Range Lake MLA Sandy Lee said government and private sector employees might be hesitant to voice concerns about their employers business practices.
"We live in a small jurisdiction and people might not want to speak out," said Lee on Monday.
During her tenure as MLA, Lee said she has spoken to dozens of potential whistleblowers who declined to voice their concerns for fear of being fired.
"You should not be in total fear of losing your job if you speak out," Lee said. "We need a law to set guidelines for what you can and cannot do."
At present, a hodge-podge of federal legislation offers some protection to whistleblowers, including the Environmental Protection Act and the Human Rights Act, but the coverage is far from complete.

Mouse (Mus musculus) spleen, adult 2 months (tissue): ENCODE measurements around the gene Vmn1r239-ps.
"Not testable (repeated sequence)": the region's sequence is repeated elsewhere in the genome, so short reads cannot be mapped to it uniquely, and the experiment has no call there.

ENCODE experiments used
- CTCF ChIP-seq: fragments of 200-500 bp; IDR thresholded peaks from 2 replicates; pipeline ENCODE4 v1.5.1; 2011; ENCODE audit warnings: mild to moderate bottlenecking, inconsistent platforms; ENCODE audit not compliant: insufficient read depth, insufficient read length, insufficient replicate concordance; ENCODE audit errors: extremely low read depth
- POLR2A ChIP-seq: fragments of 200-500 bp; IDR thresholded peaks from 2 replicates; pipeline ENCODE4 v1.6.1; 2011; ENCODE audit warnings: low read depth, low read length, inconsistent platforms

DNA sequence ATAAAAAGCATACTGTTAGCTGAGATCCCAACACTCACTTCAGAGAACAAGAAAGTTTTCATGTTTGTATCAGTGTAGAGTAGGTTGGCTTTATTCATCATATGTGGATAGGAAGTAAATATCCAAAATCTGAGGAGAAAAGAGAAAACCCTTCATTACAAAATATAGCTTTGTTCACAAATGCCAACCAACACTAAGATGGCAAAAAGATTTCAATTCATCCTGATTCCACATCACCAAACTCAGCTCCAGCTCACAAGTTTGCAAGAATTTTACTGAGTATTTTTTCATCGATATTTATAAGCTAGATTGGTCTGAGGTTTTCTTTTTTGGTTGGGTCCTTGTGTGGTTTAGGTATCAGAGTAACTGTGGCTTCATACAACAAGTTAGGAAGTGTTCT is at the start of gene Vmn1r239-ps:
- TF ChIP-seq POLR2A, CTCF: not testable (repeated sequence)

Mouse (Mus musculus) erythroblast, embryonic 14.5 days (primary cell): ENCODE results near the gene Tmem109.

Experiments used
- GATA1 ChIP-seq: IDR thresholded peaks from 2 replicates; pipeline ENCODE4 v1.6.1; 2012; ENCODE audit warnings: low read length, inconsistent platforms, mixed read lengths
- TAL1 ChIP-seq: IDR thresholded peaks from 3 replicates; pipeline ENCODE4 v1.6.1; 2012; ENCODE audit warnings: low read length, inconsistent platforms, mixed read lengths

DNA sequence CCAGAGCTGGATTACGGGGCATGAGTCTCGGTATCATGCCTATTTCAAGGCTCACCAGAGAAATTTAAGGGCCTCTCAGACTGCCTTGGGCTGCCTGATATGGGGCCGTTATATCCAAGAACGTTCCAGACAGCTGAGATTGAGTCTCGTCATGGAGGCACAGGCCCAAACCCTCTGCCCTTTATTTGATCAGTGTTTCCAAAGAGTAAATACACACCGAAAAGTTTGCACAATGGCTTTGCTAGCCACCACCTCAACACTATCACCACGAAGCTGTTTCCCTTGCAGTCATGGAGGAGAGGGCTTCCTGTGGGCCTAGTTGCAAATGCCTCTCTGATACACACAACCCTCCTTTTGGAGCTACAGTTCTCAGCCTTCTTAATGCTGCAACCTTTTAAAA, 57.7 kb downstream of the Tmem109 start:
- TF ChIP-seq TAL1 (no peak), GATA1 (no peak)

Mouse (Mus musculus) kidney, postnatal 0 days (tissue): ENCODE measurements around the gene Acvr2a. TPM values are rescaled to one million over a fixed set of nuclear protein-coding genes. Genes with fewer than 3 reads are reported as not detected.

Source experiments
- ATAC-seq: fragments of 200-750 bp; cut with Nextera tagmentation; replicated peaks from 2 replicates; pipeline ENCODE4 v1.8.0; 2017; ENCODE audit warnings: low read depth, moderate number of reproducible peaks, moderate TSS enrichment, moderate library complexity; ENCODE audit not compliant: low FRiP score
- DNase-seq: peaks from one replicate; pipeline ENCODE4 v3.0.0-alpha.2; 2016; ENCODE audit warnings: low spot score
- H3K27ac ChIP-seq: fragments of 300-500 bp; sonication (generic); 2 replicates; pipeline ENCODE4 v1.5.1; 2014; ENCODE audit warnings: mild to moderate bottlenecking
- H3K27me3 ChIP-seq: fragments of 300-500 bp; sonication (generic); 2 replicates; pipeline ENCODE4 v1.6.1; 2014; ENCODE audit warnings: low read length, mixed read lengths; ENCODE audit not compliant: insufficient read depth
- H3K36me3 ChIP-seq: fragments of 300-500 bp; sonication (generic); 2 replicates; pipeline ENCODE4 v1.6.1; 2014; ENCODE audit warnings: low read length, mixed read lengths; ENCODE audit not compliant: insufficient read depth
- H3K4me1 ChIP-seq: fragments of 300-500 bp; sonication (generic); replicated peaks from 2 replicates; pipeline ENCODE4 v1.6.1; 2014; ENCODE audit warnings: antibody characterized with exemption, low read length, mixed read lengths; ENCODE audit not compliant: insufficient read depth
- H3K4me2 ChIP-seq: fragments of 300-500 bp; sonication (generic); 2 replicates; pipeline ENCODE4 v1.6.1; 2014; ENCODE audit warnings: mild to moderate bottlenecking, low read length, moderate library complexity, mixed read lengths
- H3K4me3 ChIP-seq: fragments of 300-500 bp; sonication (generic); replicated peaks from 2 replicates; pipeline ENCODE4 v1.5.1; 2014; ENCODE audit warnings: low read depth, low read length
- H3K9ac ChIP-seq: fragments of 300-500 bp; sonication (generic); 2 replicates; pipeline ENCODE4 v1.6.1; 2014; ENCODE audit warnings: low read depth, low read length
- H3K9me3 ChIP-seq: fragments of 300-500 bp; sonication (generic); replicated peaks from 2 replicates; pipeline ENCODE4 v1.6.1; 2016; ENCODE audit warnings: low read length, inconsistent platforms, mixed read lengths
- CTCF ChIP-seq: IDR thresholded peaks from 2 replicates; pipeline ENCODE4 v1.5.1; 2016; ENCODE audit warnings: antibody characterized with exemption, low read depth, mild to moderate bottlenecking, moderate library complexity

Federal legislation expressly designed to protect whistleblowers was introduced to Parliament in March, but faded into the background following the national election.
The proposed legislation would have allowed government employees to speak out against their employers without the fear of being fired. It also would set up a federal office to investigate the complaints. Employees whose work is a matter of national security -- including the Canadian Security Intelligence Service, the Armed Forces and the RCMP -- would not be covered by the legislation.
Lee said the territorial government should not wait for Ottawa's lead.
"The government might not want to look at this now," said Lee, referring to two recent cases where employees at the Jackfish Power Plant and North Slave Correctional Centre complained publicly about working conditions. "But it's something that should be addressed."